Sunday, 1 April 2007
R2P2 - Polar Foils 
Surely the most anticipated release of the year (and possible the decade thus far), the first album of supergroup R2P2, Polar Foils, has just been released.
For those who have been living under a rock for the last few years, R2P2 combines the surviving members of the Beatles (Ringo Starr on drums/vocals, Paul McCartney on bass/vocals) with the surviving members of the Who (Roger Daltrey on vocals, Pete Townshend on guitar/vocals). The band name, R2P2, comes from the first name initials of the four band members.
Former Beatles lead guitarist George Harrison passed away in late 2001 from cancer, and former Who bassist John Entwhistle passed away in 2002 from a drug-induced heart attack. After the funeral of John Entwhistle, Ringo and Paul met up with Pete and Roger, and in their time of mourning they started jamming together. What was originally thought to be a short-term musical rendezvous became the catalyst for an outburst of musical creativity that none of the individual members had experienced since their former bands' heydays in the late 60's (and early 70's for the Who).
This album could have been a complete disaster; cynics could very easily look at this as a cash-in attempt along the lines of the recently released Love (the Beatles remix album released by former Beatles producer George Martin and his son Giles) or the recent Who album Endless wire. But this album is not a disaster, and I am pleased to say that this is up there with some of the classic Beatles albums like Abbey Road from 1969 (but with a slightly rockier edge thanks to the Who influence). They even managed to have a sense of humour about the whole project -- the album cover is a parody of the With the Beatles cover, with the faces of the dearly departed George and John replaced with the faces of Pete and Roger.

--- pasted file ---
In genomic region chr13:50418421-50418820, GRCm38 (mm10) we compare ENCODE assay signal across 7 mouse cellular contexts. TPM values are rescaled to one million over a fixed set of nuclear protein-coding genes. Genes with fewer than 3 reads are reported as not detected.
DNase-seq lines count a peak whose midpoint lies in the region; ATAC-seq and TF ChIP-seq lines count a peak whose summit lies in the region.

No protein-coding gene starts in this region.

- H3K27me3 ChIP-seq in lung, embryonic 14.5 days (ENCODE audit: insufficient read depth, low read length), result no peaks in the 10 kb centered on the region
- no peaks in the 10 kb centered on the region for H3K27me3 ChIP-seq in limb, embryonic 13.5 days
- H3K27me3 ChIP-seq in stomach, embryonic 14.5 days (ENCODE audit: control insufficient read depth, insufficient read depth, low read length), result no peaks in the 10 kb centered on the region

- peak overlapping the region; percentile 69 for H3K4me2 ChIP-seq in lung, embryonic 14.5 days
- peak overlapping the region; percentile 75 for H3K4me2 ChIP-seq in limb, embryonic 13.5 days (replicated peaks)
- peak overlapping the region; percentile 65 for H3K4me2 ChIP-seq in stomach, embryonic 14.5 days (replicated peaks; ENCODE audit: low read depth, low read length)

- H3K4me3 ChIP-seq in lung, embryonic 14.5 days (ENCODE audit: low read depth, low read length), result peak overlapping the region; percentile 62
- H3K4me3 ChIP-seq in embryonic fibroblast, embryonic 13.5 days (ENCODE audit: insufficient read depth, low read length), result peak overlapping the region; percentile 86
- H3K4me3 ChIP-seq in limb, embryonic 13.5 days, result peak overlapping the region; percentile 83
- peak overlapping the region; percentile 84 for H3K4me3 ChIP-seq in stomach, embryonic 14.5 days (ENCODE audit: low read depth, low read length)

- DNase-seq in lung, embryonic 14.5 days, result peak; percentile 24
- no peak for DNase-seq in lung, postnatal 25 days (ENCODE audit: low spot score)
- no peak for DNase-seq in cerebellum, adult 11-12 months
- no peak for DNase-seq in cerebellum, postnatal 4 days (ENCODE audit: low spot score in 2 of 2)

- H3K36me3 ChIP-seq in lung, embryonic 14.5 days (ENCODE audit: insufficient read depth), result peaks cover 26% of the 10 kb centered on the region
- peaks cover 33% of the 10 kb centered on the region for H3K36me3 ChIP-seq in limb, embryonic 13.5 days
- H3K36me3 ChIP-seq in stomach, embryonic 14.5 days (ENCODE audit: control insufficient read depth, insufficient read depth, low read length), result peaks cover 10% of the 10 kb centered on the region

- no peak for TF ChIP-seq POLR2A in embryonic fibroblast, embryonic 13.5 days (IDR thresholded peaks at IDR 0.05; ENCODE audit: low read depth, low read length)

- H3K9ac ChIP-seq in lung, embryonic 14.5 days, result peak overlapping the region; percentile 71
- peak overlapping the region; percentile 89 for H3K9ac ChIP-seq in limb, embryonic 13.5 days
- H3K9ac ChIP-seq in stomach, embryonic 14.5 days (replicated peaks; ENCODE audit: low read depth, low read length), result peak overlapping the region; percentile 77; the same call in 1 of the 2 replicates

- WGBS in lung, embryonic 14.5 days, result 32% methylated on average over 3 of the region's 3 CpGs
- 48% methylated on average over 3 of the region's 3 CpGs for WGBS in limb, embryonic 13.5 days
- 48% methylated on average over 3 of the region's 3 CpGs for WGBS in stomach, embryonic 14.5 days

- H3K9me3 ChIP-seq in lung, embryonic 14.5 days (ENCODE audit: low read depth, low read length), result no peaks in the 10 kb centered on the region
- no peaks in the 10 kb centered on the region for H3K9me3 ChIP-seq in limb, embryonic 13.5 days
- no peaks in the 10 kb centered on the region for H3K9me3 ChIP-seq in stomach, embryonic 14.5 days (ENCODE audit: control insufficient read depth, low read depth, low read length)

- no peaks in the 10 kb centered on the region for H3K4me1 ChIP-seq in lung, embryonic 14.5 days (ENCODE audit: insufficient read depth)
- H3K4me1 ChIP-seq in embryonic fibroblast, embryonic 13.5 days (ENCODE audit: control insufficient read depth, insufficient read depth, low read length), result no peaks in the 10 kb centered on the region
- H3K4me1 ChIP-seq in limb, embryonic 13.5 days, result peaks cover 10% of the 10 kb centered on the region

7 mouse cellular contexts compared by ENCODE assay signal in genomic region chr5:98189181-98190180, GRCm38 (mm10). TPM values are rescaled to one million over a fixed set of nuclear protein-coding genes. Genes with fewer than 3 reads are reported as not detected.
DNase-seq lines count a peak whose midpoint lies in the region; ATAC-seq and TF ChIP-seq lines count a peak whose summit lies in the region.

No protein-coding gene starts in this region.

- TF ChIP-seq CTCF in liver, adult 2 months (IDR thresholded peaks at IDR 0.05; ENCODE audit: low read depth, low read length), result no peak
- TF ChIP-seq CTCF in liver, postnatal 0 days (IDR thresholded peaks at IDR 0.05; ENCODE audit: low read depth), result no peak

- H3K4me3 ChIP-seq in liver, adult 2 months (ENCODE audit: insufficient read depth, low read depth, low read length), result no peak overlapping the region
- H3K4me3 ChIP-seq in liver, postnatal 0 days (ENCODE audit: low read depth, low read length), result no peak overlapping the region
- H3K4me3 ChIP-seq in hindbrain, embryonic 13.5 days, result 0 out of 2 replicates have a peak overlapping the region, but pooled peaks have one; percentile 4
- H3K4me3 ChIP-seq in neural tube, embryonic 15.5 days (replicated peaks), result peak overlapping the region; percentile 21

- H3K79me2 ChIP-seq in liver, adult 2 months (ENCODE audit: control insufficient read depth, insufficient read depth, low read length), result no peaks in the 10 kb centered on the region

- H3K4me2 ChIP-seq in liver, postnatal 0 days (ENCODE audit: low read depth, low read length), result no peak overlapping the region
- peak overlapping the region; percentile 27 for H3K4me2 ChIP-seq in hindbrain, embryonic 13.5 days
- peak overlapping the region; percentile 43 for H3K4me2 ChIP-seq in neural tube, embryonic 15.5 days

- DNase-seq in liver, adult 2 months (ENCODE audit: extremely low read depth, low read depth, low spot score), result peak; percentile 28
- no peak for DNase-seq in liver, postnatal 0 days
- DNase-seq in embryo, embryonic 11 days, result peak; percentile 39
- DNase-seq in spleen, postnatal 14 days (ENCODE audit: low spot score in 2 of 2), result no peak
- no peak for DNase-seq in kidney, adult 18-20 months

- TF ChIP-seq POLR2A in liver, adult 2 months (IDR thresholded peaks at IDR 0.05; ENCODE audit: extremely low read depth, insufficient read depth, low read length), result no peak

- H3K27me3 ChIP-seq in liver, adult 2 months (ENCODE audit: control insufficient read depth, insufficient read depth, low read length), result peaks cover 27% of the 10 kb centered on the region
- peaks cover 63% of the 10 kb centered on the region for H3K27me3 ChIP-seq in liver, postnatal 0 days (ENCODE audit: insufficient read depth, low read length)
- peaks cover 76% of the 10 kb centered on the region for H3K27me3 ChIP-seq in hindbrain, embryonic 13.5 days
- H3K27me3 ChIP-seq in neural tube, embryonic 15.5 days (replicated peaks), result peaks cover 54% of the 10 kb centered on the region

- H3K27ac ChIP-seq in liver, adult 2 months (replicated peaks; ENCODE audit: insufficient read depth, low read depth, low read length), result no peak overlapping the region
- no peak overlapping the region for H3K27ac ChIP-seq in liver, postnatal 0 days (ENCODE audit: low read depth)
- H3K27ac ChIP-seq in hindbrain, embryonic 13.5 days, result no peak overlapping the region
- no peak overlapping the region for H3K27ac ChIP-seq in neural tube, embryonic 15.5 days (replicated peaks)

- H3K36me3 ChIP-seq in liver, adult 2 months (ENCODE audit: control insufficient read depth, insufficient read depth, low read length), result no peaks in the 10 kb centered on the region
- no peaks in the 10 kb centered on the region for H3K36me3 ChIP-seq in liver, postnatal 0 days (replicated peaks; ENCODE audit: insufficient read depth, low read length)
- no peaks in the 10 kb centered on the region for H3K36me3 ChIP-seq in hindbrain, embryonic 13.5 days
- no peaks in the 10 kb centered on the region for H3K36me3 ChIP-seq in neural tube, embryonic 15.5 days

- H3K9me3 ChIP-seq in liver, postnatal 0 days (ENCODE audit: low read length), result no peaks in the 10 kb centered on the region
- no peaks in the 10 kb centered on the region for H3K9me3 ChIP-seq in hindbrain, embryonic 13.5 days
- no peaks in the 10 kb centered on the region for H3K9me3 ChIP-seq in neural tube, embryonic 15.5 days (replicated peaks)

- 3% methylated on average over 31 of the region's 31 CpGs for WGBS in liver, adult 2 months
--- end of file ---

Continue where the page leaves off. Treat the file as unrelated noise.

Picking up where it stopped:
Opening track I don't know why I'm here features a stunning Paul McCartney lead vocal, some great Ringo drum fills, and a classic Pete Townshend windmill guitar solo (Roger Daltrey is relegated to backing vocal status on this song). The lyrics are still up there with some of Macca's finest, and if I had to compare it to a classic Beatles song it would probably be Oh! darling from Abbey road.
Most of the tracks on Polar foils alternate between Paul McCartney and Pete Townshend penned numbers. Paul handles vocal duties on his own numbers, with the exception of Return to octopus' garden where Ringo reprises the classic Abbey road song. On the Pete Townshend songs, Pete generally shares vocals between himself and the gruffer Roger Daltrey.
One thing that the Beatles and the Who had in common was their love of the rock opera -- you only have to listen to Tommy or the second side of Abbey road to hear their love of weaving a patchwork quilt out of unfinished song fragments. And on the 2nd half of this album, they do exactly that. The song cycle We are here, we are everywhere features a stunning collaboration between genius songwriters Paul McCartney and Pete Townshend, where they trade vocals, stories, music-hall brilliance and psychedelic whimsy into a suite of songs that I do not hesitate to say is up there with the classic medleys of their former bands.
For those familiar with the "Paul is dead" conspiracy theories of the late 60's, R2P2 have played on this by hiding clues to a similar conspiracy theory within the lyrics, song titles and artwork of this album (sorry iTunes people, but you may miss out on the artwork clues). Apparently even the bizarre album title Polar foils is a clue. Conspiracy theory lovers can rejoice, and musical lovers can simply enjoy one of the best albums of the past 30 years.
This album is a masterpiece, and I do not use that word lightly. If you are a Beatles or Who fan (and I know there are a lot of you out there), go and buy this album right now. You will not regret it.